Sen. Ted Cruz (R-Texas), apparently cognizant of the prevailing political winds, talked to NBC's Dallas/Fort Worth affiliate yesterday and didn't hesitate to hold Donald Trump responsible, at least in part, for Wednesday's mob violence at the U.S. Capitol.
"I do think the president's rhetoric and his language has been over the line," the Texas Republican said. "I think it was irresponsible, I think it was reckless and I think he needs to recognize it." Cruz added, in reference to Trump, "Look, I think he plainly bears some responsibility."
The comments were notable in their own right as a reflection of Trump's current weakness, but the larger context came with a degree of irony: Cruz was also one of the ringleaders of the effort to block certification of President-elect Joe Biden's victory for reasons he's struggled to defend.
With this in mind, a member of the Senate Democratic leadership today called for the Texas senator to resign.
Sen. Patty Murray of Washington, the third-most senior Democrat in the Senate, is calling on Republican Sens. Josh Hawley and Ted Cruz to resign, accusing them of inciting Wednesday's riots at the Capitol. "Any Senator who stands up and supports the power of force over the power of democracy has broken their oath of office," Murray said in a statement. "Senators Hawley and Cruz should resign."
We spoke at length earlier about Hawley, his misdeeds, and the unusual amount of pressure he's facing to step down from office.
But the political indictment against Cruz is just as compelling. As regular readers know, 11 Senate Republicans, led by Cruz, announced plans last weekend to try to block confirmation of Biden's election victory. The far-right contingent defended its gambit with a deeply strange written statement that (a) points to the Compromise of 1877 as if it were a good thing, which is insane; and (b) fails to make any actual arguments, instead citing public "distrust" that was created by a Republican misinformation campaign.
It wasn't just Democrats who were quick to denounce Cruz's dangerous campaign. "A fundamental, defining feature of a democratic republic is the right of the people to elect their own leaders," Sen. Pat Toomey (R-Pa.) said in a statement of his own. "The effort by Senators Hawley, Cruz, and others to overturn the results of the 2020 presidential election in swing states like Pennsylvania directly undermines this right.... The senators justify their intent by observing that there have been many allegations of fraud. But allegations of fraud by a losing campaign cannot justify overturning an election. They fail to acknowledge that these allegations have been adjudicated in courtrooms across America and were found to be unsupported by evidence."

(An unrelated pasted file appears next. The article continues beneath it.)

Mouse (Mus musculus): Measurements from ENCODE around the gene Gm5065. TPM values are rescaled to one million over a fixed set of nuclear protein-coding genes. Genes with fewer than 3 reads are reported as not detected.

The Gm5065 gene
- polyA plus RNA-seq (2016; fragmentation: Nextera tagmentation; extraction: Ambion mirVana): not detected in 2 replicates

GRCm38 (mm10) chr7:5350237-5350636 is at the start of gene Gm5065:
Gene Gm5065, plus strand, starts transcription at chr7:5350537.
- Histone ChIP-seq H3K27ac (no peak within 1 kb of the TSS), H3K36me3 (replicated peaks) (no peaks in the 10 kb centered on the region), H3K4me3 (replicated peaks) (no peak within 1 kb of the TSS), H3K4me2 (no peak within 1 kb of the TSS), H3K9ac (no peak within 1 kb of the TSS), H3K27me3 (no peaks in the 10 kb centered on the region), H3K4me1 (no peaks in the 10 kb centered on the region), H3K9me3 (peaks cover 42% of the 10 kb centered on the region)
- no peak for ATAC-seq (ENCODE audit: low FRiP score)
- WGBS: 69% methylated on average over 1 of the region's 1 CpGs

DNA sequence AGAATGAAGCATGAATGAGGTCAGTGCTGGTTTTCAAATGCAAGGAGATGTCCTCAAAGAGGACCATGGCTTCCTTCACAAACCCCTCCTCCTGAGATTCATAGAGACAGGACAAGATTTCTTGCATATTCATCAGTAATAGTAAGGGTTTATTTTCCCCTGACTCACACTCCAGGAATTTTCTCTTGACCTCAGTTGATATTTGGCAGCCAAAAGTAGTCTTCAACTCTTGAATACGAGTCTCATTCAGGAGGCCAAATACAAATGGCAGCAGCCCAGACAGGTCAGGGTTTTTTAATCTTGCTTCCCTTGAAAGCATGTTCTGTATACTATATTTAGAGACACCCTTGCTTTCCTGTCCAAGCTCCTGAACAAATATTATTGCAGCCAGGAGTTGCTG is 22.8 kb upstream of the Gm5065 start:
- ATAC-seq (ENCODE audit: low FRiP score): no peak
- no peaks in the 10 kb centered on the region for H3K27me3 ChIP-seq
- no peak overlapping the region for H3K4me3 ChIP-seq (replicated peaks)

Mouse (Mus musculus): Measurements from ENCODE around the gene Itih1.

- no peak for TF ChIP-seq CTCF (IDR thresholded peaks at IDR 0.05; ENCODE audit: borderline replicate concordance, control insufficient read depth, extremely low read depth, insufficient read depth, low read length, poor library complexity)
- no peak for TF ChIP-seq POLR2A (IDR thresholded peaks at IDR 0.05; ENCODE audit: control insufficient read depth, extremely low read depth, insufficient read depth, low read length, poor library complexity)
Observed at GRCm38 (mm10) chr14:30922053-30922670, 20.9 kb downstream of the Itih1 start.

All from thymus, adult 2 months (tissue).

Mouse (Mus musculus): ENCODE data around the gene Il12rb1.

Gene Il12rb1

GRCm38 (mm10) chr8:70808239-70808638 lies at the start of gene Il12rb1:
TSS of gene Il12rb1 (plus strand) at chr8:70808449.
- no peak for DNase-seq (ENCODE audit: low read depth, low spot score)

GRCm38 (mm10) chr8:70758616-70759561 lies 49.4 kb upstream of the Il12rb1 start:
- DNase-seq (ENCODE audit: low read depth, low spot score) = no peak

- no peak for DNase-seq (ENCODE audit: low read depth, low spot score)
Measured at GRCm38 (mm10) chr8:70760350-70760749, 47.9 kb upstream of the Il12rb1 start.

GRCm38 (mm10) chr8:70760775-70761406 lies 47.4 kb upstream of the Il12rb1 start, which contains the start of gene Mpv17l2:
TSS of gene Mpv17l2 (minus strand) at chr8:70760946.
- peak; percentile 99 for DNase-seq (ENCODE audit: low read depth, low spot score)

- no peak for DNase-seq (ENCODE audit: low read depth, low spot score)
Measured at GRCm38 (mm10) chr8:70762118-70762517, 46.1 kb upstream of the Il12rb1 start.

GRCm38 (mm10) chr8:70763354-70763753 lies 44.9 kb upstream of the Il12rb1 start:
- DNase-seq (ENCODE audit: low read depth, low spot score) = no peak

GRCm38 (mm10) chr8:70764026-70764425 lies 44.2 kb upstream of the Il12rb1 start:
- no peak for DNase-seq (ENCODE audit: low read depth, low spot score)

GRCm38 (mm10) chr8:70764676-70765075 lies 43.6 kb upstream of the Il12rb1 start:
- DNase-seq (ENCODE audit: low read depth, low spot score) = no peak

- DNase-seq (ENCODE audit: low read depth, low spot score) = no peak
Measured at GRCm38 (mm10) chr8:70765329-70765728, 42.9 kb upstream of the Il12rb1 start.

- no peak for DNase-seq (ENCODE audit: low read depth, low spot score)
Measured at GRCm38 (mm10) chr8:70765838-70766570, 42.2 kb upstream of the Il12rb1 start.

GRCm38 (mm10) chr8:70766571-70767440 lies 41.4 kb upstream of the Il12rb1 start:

Soon after, Sen. Mitt Romney (R-Utah) added, "The egregious ploy to reject electors may enhance the political ambition of some, but dangerously threatens our Democratic Republic.... "I could never have imagined seeing these things in the greatest democracy in the world. Has ambition so eclipsed principle?" Romney, calling out Cruz by name, went on to describe the right-wing anti-election posture as "nonsense."
The Washington Post's George Will, a prominent conservative voice, said Cruz was among a small handful of Republicans who will now "wear a scarlet 'S' as a seditionist."
Adding insult to injury -- in this instance, almost literally -- the Texas Republican appears to have sent out a fundraising appeal, bragging about his attempts to undermine democracy, while the attack on the U.S. Capitol was underway.
After the mob had been cleared from the building, as some Republicans backed off from anti-election objections in the wake of the riot, Cruz followed through anyway.
There's nothing to suggest the Texas senator will consider giving up his seat, but given the circumstances, Patty Murray's call is hardly outlandish.